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Should You Believe the ‘Tanning Addiction’ Warnings?

Many years ago, sunbathing for hours on end was no big deal. Men and women flocked to beaches and pools covered in tanning oil and looking like tanned pieces of leather.

Once scientists identified the health risks posed by our sun’s UV rays, tanning seemed to lose its universal appeal.

Yet despite the dangers, many people can’t seem to give up tanning. Now a study in the journal Cell could explain that unwavering obsession with the sun, suggesting chronic UV exposure triggers an addiction to tanning.

Tanning in Pop Culture
Perhaps it’s the intense cravings for sunlight that drive people like New Jersey’s Patricia Krentcil, aka “Tan Mom,” fashion designer Donatella Versace, or the whole cast of Jersey Shore to become “tanorexics.” Tan Mom was even arrested last April for allegedly taking her five-year-old daughter, Anna, to bake in a tanning bed!

When exposed to UV radiation, the human brain releases chemical endorphins that promote a sense of euphoria. For people who tan excessively, it is possible their bodies have become addicted to the feel-good boost obtained from UV exposure. In fact, the study found many tanning addicts experienced cravings so intense that they sought out UV rays in both indoor and outdoor settings.

Tanning and Addiction

For this study, shaved mice were exposed to UV light in low doses for a period of six weeks. After just one week, endorphin levels in the bloodstream increased. The mice were then tested for common symptoms associated with opiate use – such as low sensitivity to touch and temperature. Researchers found the mice had become numb to sensory input. However, when they were put on an opiate-blocking medication that lowered the effects of endorphins, numbness in the mice was instantly reversed.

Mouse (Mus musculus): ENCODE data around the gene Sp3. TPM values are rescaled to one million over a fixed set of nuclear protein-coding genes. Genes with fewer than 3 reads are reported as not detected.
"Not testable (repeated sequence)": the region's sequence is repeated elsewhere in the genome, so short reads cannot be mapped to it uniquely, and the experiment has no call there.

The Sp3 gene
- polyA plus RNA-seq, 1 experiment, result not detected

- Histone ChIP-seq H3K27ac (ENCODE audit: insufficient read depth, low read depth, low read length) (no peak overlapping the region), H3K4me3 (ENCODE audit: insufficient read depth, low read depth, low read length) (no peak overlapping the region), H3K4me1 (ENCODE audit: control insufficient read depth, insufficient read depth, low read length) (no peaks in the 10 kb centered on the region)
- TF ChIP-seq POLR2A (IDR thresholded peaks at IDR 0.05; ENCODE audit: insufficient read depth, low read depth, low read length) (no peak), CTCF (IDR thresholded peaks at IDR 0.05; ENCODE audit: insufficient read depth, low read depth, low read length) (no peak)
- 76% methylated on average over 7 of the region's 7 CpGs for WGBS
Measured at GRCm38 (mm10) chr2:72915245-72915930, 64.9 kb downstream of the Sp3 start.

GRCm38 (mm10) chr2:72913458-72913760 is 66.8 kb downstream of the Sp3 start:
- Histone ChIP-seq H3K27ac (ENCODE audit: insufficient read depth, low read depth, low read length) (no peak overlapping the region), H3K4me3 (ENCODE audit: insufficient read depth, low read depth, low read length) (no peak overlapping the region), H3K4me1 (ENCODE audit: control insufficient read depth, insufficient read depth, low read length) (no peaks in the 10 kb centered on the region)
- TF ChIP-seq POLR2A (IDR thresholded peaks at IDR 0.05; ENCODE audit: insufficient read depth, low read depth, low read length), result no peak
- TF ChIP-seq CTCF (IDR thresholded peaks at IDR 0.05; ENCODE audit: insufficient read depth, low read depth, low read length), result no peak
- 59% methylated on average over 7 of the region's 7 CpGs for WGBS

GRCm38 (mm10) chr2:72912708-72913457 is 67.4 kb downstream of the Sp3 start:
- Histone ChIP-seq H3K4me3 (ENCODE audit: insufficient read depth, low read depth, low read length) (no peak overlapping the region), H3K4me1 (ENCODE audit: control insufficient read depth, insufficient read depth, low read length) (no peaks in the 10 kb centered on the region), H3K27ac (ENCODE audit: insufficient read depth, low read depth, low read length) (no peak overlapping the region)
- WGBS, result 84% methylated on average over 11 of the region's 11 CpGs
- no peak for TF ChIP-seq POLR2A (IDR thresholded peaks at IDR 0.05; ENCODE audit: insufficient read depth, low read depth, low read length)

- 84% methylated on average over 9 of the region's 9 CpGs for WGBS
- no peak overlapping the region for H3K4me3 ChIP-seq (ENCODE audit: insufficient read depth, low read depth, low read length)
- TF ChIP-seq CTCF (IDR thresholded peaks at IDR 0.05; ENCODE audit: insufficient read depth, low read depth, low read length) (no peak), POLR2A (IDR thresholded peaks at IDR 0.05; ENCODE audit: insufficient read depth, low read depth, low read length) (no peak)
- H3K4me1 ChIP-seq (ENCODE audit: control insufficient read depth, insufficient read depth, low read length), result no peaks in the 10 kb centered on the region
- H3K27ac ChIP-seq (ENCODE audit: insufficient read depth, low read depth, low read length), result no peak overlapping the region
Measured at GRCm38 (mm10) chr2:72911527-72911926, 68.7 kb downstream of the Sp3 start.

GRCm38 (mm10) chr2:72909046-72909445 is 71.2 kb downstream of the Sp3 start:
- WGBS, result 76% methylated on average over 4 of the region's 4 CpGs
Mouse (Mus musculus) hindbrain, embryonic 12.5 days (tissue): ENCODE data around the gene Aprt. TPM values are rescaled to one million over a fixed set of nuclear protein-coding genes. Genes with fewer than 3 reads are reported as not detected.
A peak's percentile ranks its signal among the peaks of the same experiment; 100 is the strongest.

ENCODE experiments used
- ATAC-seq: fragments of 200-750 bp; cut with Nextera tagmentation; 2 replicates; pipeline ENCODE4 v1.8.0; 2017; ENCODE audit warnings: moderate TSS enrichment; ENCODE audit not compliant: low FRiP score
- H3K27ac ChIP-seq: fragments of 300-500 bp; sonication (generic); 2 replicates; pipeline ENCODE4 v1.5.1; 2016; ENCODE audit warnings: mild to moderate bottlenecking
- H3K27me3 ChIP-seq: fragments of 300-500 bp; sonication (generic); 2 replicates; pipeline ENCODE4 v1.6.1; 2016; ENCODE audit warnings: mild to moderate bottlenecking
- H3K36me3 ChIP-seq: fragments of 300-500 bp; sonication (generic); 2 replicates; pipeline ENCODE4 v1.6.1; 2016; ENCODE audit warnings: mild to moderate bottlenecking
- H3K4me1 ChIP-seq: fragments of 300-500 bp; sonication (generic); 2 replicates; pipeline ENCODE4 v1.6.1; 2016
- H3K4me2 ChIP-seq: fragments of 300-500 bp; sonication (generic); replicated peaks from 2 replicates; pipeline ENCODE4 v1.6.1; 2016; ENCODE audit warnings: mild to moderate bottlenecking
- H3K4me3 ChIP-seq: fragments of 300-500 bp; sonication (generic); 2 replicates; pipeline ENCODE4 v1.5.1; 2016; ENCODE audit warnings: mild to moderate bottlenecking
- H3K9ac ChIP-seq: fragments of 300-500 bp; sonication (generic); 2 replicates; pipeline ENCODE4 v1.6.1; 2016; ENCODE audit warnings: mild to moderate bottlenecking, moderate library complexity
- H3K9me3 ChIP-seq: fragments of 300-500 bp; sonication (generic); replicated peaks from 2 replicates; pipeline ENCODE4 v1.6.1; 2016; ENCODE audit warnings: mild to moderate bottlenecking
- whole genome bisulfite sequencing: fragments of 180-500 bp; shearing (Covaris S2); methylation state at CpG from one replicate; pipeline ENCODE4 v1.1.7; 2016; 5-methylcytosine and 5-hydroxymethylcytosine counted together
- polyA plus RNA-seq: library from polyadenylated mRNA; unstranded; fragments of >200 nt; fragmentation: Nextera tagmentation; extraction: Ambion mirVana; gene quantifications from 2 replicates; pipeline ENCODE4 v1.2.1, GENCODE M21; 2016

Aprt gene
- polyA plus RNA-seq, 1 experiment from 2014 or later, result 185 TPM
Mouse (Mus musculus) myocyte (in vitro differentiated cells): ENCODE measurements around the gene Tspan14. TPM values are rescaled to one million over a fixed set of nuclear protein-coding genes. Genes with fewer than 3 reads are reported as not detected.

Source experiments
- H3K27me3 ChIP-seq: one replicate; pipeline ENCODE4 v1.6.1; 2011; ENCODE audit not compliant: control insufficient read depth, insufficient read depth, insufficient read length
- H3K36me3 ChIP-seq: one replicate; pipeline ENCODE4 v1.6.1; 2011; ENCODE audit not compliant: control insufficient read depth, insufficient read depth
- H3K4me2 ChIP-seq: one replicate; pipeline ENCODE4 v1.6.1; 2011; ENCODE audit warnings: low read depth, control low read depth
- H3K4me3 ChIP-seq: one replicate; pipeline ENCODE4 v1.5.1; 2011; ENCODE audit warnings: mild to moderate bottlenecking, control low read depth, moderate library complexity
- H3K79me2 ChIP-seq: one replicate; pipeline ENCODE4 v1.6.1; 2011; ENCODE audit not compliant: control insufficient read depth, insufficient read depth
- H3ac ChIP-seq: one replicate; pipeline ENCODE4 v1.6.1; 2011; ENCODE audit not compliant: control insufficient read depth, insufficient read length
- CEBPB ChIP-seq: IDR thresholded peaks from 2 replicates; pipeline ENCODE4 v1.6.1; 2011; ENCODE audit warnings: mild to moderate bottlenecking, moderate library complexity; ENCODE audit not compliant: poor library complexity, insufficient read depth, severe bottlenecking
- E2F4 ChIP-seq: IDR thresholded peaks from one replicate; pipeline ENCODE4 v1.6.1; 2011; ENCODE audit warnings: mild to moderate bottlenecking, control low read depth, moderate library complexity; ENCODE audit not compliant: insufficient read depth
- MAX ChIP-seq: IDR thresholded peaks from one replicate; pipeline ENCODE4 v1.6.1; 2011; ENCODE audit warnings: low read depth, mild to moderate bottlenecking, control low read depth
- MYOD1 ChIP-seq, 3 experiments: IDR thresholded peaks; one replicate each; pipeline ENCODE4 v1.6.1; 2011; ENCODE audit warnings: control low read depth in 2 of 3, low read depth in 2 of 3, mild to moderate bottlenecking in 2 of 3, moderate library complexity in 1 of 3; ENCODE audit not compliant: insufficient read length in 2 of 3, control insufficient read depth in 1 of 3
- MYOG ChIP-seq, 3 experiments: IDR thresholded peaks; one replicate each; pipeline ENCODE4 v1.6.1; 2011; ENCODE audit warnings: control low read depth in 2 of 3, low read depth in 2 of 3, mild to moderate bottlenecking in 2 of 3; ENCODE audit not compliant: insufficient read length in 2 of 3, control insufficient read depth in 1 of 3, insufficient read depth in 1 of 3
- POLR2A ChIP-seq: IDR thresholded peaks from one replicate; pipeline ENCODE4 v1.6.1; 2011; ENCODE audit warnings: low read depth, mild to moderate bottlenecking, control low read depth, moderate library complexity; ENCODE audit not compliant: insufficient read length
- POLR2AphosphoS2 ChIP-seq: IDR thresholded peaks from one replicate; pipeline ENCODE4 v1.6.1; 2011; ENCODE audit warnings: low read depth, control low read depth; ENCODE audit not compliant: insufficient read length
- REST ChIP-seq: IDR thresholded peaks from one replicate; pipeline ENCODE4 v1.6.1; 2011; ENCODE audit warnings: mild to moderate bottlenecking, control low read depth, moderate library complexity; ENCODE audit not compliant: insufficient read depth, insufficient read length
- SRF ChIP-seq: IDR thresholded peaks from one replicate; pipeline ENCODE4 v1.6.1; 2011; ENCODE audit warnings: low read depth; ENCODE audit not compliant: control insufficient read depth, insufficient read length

Since the tanning addiction study was conducted on animals in a controlled environment, it is not yet known if humans experience the same addictive tendencies. Researchers speculate that exposure to UV radiation releases endorphins that activate opioid receptors – the same receptors activated when people take prescription painkillers.

Do you think tanning addiction is a real disorder? Leave a comment below!

Additional Studies on Tanning Addiction

One in seven people diagnosed with skin cancer continue using tanning beds.Additional research has been conducted on tanning addiction, including the dangers of indoor tanning beds. For example, a study published in the September 2013 edition of JAMA Dermatology found one in seven people diagnosed with skin cancer continue using tanning beds. Researchers surveyed 178 skin cancer patients, each previously diagnosed with basal cell carcinoma.

Overall, 26 participants said they had used tanning beds within the four years following diagnosis. The continuous tanners sought out UV rays an average of 10 times within the past year, with some even admitting to tanning as many as 20 times. Patients who had done the most tanning prior to being diagnosed with skin cancer were much more likely to still be visiting tanning beds.

Even more frightening, the risk of skin cancer via tanning beds is more than double that of the same tanning time in the midday summer sun, according to the British Journal of Dermatology.

The risk of skin cancer via tanning beds is more than double that of the same tanning time in the midday summer sun…

Tips for Safer UV Exposure

  • Use broad-spectrum sunscreen with a high SPF factor
  • Use waterproof sunscreen and reapply liberally
  • Cover exposed parts of the body with thin and breathable clothing
  • Check the UV index online to evaluate the strength of the sun rays

Learn more about behavioral disorders and treatment options.

Photo Source: pixabay